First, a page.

Candidates for the Outstanding Researcher Awards were nominated by deans from Kendall College of Arts & Sciences, Collins College of Business, Oxley College of Health Sciences, the College of Engineering & Natural Sciences and the College of Law. Nominees were selected for their recognition of outstanding research and scholarly achievements. Other considerations included pedagogical awards, honors from scholarly societies, grants, publication citation counts or other forms of public recognition. External recognition of a faculty member’s work also factored into the selection process.

Spoo honored with Outstanding Researcher Award

The University of Tulsa has selected Robert Spoo, Chapman Distinguished Professor of Law, for the 2020 Outstanding Researcher Award. The accolade is a lifetime distinction, received only once in an individual’s career. It is intended to honor career-spanning achievements that have been validated in the scholar’s professional field.

spooSpoo’s interdisciplinary research focuses on authorship, copyrights and the public domain. He is a fellow in the 2020-21 Program in Law and Public Affairs at Princeton University and will explore the courtesy norms that 19th century American publishers established to fill the U.S. copyright vacuum for foreign authors’ works.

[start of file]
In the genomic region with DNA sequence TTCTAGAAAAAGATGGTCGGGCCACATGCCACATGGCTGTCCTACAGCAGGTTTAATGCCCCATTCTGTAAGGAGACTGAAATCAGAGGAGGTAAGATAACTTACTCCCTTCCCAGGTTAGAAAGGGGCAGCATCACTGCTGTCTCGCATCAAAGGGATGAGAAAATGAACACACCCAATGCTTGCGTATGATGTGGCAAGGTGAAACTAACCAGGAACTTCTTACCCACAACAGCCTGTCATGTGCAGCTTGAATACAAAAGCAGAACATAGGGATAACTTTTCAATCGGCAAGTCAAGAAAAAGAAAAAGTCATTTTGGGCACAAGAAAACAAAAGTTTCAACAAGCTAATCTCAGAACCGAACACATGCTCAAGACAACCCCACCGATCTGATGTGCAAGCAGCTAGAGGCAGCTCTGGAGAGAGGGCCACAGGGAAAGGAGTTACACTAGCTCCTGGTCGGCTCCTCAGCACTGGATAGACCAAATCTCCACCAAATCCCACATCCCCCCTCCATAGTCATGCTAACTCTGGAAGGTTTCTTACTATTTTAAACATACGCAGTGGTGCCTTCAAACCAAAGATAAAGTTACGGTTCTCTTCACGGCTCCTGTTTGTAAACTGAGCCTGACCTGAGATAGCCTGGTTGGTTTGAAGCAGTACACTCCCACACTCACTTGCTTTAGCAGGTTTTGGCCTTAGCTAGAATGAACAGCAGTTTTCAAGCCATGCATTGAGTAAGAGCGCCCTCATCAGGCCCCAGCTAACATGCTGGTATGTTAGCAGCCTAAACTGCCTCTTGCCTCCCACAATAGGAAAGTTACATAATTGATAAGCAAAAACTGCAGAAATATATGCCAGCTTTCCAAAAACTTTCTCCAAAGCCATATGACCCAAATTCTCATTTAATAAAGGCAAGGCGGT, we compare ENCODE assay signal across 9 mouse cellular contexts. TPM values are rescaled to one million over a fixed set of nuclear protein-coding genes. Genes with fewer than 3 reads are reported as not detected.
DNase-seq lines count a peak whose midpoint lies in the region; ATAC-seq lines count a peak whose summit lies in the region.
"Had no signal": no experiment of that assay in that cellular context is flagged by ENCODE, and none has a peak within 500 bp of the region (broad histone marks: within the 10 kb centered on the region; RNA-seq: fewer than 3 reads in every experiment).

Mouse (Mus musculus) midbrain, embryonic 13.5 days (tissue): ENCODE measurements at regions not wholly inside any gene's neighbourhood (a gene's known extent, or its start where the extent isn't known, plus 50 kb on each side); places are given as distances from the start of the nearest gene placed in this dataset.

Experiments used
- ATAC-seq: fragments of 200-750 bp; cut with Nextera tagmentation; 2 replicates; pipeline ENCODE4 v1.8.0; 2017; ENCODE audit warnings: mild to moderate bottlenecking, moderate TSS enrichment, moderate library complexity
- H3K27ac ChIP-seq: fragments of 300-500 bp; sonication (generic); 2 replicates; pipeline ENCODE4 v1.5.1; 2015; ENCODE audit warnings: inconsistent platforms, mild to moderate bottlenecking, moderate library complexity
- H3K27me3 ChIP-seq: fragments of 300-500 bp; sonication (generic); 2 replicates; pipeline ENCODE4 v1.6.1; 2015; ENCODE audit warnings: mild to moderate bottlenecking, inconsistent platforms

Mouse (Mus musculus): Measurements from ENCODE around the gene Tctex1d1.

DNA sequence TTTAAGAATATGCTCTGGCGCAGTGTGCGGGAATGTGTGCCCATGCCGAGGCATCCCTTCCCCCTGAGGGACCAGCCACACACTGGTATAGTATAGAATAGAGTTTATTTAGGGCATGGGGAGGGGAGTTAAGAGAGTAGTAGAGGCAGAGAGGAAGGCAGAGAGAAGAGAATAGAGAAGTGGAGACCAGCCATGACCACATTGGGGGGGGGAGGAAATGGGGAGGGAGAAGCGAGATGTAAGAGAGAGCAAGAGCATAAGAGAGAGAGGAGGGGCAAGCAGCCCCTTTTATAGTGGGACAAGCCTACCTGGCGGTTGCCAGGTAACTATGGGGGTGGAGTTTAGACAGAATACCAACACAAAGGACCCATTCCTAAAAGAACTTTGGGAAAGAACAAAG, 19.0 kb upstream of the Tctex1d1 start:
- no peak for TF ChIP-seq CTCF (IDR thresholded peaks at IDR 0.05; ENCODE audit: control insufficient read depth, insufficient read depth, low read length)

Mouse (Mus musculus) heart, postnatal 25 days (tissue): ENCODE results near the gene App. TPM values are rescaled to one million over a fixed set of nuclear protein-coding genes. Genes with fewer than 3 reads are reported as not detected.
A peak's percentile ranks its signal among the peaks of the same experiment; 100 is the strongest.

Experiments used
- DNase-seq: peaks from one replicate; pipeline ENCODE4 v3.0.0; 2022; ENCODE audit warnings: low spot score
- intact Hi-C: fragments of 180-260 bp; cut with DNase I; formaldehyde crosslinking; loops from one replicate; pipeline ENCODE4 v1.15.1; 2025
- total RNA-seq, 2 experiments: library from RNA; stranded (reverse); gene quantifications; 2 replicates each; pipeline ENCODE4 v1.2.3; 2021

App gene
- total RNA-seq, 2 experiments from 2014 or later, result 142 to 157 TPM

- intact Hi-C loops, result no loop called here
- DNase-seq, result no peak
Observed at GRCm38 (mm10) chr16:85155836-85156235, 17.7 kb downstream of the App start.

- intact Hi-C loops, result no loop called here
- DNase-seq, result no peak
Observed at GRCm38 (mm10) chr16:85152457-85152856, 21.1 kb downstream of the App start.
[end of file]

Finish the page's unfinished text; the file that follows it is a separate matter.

His other prestigious awards include a Guggenheim Fellowship in 2016 from the John Simon Guggenheim Memorial Foundation. Spoo joined the TU College of Law in 2008 after clerking for now-Supreme Court Justice Sonia Sotomayor (then a judge on the 2nd U.S. Circuit Court of Appeals) and practicing law with major firms in New York, Tulsa and San Francisco. Prior to his legal career, he was a tenured English professor and editor of the James Joyce Quarterly at TU.

“Bob is not only a wonderful colleague but also an outstanding scholar, teacher, mentor and researcher,” said Lyn Entzeroth, dean of the TU College of Law. “We are proud of how his extensive research and writing has advanced the fields of law and literature.”